The pound has dropped from above $1.37 and images of panic-buying at gas stations have become the newest expression of the UK's supply chain problem, which is centred on a shortage of HGV drivers.
What is ‘Stagflation’?
Stagflation is a term used to describe a period in which an economy has both sluggish growth and excessive inflation.
This can occur when there is slow economic growth and high unemployment, sometimes known as economic stagnation, accompanied by rising prices (i.e. inflation). Stagflation also occurs when the money supply expands but the supply of goods and services is limited.
This particular economic phenomenon is considered bad because slow economic development will almost certainly result in a rise in unemployment, but not in price increases. This is why an increase in unemployment results in a fall in consumer purchasing power, which is why this occurrence is regarded negatively.
Additionally, economists debate on the precise causes. For instance, some argue that high oil prices were a major issue, since they drove up both prices and costs, reducing profit margins. Meanwhile, governments' inept attempts to regulate prices increased inflationary pressure by making it more difficult for production to keep up with demand.
As of now, there is no sure method of completely mitigating the consequences of a stagflation but economists agree that productivity must be raised to the point where higher growth may be achieved without further inflation. This would allow monetary policy to be tightened to control the inflation component of stagflation.
The phrase has resurfaced as a result of supply chain disruption caused by the Covid-19 epidemic, which is pushing up costs. Unemployment, on the other hand, continues to be persistently high.
What is the cause of the current rise in inflation and what is its impact?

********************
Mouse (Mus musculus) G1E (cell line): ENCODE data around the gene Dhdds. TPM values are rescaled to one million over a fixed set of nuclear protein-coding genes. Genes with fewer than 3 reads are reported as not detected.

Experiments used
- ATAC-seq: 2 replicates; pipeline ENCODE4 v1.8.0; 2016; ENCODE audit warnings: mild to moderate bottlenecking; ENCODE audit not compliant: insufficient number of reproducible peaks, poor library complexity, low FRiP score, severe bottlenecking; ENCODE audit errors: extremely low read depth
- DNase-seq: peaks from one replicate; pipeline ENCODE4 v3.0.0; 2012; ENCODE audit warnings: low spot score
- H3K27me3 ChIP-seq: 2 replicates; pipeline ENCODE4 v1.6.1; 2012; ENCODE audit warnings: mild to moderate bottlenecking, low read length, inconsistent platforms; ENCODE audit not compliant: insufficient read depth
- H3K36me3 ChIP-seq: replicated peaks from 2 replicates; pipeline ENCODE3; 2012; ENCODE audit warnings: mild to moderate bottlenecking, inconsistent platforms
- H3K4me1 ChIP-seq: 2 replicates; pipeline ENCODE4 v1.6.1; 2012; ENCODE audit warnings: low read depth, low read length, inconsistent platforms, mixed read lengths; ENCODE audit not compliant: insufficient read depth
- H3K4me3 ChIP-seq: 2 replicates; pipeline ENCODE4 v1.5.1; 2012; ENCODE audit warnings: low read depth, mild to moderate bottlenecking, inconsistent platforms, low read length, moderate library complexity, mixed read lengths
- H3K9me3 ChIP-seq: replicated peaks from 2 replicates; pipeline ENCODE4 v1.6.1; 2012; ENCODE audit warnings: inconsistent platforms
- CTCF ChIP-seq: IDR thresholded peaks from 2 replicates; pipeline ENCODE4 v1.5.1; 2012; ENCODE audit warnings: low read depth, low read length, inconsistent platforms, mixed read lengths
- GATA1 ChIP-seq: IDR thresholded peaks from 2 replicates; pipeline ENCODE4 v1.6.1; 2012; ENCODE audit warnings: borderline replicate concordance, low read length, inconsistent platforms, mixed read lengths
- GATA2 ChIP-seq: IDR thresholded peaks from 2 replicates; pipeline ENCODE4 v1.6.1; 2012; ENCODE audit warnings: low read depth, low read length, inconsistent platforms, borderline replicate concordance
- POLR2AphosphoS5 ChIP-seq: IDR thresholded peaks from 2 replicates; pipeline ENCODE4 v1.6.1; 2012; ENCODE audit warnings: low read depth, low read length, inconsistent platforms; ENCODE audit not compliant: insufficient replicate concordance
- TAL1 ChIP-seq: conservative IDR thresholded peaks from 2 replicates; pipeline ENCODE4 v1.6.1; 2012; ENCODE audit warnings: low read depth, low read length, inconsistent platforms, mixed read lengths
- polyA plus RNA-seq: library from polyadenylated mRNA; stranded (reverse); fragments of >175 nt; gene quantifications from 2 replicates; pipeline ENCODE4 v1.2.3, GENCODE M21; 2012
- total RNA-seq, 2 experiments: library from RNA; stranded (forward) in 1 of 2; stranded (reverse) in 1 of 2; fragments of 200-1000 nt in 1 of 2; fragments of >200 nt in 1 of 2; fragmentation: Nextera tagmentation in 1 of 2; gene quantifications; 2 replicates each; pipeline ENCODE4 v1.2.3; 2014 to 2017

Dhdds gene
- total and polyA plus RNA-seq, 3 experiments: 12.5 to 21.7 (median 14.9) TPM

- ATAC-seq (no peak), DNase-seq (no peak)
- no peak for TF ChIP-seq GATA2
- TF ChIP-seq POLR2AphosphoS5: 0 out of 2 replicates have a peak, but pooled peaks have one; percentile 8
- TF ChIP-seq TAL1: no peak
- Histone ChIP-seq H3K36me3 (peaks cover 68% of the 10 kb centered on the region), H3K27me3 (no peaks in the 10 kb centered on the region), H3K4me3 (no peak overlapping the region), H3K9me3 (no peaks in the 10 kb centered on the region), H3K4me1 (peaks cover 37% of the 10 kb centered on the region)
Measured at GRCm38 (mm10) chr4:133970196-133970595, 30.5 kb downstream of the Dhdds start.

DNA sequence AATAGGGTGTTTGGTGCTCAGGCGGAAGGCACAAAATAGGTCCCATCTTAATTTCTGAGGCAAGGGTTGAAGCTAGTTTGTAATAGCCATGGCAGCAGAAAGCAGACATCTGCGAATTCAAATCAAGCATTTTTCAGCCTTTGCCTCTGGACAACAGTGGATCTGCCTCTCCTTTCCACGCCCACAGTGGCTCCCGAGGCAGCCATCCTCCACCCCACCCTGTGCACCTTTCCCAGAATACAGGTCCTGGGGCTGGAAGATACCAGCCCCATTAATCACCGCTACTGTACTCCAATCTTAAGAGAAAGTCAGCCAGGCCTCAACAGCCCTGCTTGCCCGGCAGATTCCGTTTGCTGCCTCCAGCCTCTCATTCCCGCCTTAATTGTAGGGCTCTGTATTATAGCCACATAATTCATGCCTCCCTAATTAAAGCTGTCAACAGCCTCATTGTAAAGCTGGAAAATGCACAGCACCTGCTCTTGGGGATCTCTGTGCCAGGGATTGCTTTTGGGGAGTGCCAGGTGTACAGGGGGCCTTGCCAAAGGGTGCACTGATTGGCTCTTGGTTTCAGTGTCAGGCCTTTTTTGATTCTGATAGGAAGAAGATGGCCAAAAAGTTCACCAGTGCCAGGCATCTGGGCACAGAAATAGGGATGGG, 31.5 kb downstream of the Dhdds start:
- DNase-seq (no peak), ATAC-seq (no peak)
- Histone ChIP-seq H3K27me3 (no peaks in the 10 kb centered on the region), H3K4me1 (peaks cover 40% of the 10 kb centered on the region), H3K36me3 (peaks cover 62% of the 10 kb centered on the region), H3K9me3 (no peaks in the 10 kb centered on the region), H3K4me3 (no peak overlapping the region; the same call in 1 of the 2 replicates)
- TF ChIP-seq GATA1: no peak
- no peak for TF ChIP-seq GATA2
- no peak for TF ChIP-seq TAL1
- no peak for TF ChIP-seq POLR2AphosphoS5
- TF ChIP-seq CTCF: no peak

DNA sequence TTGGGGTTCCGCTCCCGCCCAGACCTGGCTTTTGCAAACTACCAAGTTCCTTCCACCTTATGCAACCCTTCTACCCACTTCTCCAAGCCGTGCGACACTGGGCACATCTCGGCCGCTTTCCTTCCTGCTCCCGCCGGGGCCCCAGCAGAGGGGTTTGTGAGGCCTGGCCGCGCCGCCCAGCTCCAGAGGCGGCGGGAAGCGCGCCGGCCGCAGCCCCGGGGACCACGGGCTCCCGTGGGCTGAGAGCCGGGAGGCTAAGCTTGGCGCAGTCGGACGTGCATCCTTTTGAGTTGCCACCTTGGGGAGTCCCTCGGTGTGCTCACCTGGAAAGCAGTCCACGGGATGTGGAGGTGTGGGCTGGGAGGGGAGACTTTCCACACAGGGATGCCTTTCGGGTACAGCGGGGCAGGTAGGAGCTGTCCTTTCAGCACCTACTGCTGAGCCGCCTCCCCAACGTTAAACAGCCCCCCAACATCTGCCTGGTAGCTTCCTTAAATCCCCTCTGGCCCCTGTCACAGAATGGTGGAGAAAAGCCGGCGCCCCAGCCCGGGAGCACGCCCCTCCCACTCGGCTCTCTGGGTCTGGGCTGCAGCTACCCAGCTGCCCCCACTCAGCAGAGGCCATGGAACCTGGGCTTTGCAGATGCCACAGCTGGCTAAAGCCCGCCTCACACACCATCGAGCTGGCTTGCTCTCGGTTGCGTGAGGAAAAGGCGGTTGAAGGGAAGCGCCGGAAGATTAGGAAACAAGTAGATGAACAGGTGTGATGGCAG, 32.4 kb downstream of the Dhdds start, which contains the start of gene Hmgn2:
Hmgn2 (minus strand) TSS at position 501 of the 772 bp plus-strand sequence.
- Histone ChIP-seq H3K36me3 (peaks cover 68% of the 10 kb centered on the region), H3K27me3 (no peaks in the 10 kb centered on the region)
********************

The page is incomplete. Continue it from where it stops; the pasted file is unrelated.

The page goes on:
Inflation recently reached its highest level in nine years, with the Bank predicting that it will shortly rise beyond 4%, while monthly growth statistics indicated that the economy nearly came to a standstill in July.
New borrowing figures from the Bank of England showed that consumer credit - which includes credit cards, personal loans, and vehicle financing - increased by £351 million in August. The overall level of such loans is 2.4% lower than a year ago, indicating that consumers were wary about exceeding their budgets over the summer.
Meanwhile, according to statistics from the British Retail Consortium (BRC), a more than two-year period of dropping store prices is expected to come to an end in the coming months as inflationary pressures take their toll.
Higher transportation expenses, labour shortages, Brexit red tape, and commodity price increases are all being passed on to consumers, according to the report.
Overall, store prices were 0.5% lower this month than last year, while food costs rose 0.1%, the first increase in six months, and other items, such as DIY and gardening supplies, had the greatest level of inflation since 2018.
Hargreaves Lansdown's senior investing and markets analyst, Susannah Streeter, said, "Fears of stagflation are stalking the financial markets with the fuel and wider supply chain crisis threatening to slow recovery as businesses grapple with the ogre of sharply rising prices.”
The rise exceeded City experts' expectations of a 2.9% rise, reflecting a rise in food and drink costs since August 2020, when Rishi Sunak's "Eat Out to Help Out" discount plan cut the cost of restaurant meals. Additionally, the Office of National Statistics (ONS) argue that the largest driver of inflation was a significant drop in the cost of a restaurant meal in August of last year, when "Eat Out to Help Out" provided customers half-priced food and drink Monday through Wednesday.
The rise in inflation also affects the NHS as NHS workers have already had their 3% pay deal with the government wiped out, while other public sector workers will have their buying power slashed even more as salaries are frozen.
Will inflation continue to rise or decrease in the coming years?
Many analysts anticipate that the increase in inflation will be transitory as pricing distortions from last year disappear and pressure on global supply chains eases.
On the contrary, many analysts also fear that the current increase in inflation might remain high as the coronavirus Delta strain, ongoing pandemic limitations, and Brexit continue to put pressure on supply networks.
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